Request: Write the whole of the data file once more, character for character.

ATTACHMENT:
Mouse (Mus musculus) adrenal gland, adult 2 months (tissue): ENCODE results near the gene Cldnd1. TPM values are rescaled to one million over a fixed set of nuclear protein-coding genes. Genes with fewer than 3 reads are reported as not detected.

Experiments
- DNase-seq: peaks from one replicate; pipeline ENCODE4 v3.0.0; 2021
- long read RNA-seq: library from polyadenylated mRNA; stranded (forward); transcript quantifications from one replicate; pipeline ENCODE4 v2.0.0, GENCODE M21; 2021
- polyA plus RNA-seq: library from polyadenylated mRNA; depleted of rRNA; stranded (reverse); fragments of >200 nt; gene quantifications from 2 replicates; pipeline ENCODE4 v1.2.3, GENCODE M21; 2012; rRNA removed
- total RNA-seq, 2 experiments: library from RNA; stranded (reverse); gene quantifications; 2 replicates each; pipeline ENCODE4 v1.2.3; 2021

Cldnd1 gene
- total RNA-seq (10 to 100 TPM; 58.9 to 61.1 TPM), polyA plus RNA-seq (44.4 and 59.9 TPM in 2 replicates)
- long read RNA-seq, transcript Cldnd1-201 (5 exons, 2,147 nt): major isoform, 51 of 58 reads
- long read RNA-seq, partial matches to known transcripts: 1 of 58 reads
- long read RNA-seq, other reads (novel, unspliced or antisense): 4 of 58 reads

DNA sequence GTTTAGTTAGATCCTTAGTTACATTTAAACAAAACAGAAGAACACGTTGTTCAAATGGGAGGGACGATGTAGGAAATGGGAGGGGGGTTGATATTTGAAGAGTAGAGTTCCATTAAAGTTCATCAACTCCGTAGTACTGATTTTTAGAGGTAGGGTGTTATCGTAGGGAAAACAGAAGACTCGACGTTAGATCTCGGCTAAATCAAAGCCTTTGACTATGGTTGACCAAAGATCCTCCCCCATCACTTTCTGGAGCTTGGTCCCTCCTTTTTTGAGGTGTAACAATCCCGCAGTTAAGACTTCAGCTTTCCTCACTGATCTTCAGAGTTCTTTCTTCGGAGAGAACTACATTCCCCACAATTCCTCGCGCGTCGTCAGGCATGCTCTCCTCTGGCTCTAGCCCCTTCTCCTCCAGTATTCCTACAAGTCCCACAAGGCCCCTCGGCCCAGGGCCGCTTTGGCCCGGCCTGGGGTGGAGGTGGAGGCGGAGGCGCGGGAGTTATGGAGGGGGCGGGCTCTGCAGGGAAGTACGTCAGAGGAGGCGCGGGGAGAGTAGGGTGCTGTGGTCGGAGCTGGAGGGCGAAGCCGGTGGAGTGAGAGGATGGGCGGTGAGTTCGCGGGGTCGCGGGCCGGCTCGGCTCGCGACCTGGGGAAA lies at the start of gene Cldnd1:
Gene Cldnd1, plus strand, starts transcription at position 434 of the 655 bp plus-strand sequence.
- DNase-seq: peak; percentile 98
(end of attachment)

Mouse (Mus musculus) adrenal gland, adult 2 months (tissue): ENCODE results near the gene Cldnd1. TPM values are rescaled to one million over a fixed set of nuclear protein-coding genes. Genes with fewer than 3 reads are reported as not detected.

Experiments
- DNase-seq: peaks from one replicate; pipeline ENCODE4 v3.0.0; 2021
- long read RNA-seq: library from polyadenylated mRNA; stranded (forward); transcript quantifications from one replicate; pipeline ENCODE4 v2.0.0, GENCODE M21; 2021
- polyA plus RNA-seq: library from polyadenylated mRNA; depleted of rRNA; stranded (reverse); fragments of >200 nt; gene quantifications from 2 replicates; pipeline ENCODE4 v1.2.3, GENCODE M21; 2012; rRNA removed
- total RNA-seq, 2 experiments: library from RNA; stranded (reverse); gene quantifications; 2 replicates each; pipeline ENCODE4 v1.2.3; 2021

Cldnd1 gene
- total RNA-seq (10 to 100 TPM; 58.9 to 61.1 TPM), polyA plus RNA-seq (44.4 and 59.9 TPM in 2 replicates)
- long read RNA-seq, transcript Cldnd1-201 (5 exons, 2,147 nt): major isoform, 51 of 58 reads
- long read RNA-seq, partial matches to known transcripts: 1 of 58 reads
- long read RNA-seq, other reads (novel, unspliced or antisense): 4 of 58 reads

DNA sequence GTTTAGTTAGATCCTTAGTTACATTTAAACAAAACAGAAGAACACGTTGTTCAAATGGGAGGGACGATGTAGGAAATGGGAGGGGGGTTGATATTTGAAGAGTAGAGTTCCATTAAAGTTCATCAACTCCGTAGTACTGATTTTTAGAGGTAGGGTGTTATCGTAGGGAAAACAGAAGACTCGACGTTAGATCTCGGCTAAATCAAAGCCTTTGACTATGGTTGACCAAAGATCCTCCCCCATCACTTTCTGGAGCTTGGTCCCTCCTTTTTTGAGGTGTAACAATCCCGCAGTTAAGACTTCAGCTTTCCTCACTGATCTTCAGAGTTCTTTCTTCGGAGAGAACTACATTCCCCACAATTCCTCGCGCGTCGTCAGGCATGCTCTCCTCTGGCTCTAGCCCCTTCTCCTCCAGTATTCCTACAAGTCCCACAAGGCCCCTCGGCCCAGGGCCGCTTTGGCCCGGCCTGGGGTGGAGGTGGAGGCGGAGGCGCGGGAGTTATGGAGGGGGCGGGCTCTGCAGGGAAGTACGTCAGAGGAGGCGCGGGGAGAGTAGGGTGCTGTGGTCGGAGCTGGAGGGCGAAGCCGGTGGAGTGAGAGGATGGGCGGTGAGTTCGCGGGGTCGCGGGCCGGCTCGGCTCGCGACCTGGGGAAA lies at the start of gene Cldnd1:
Gene Cldnd1, plus strand, starts transcription at position 434 of the 655 bp plus-strand sequence.
- DNase-seq: peak; percentile 98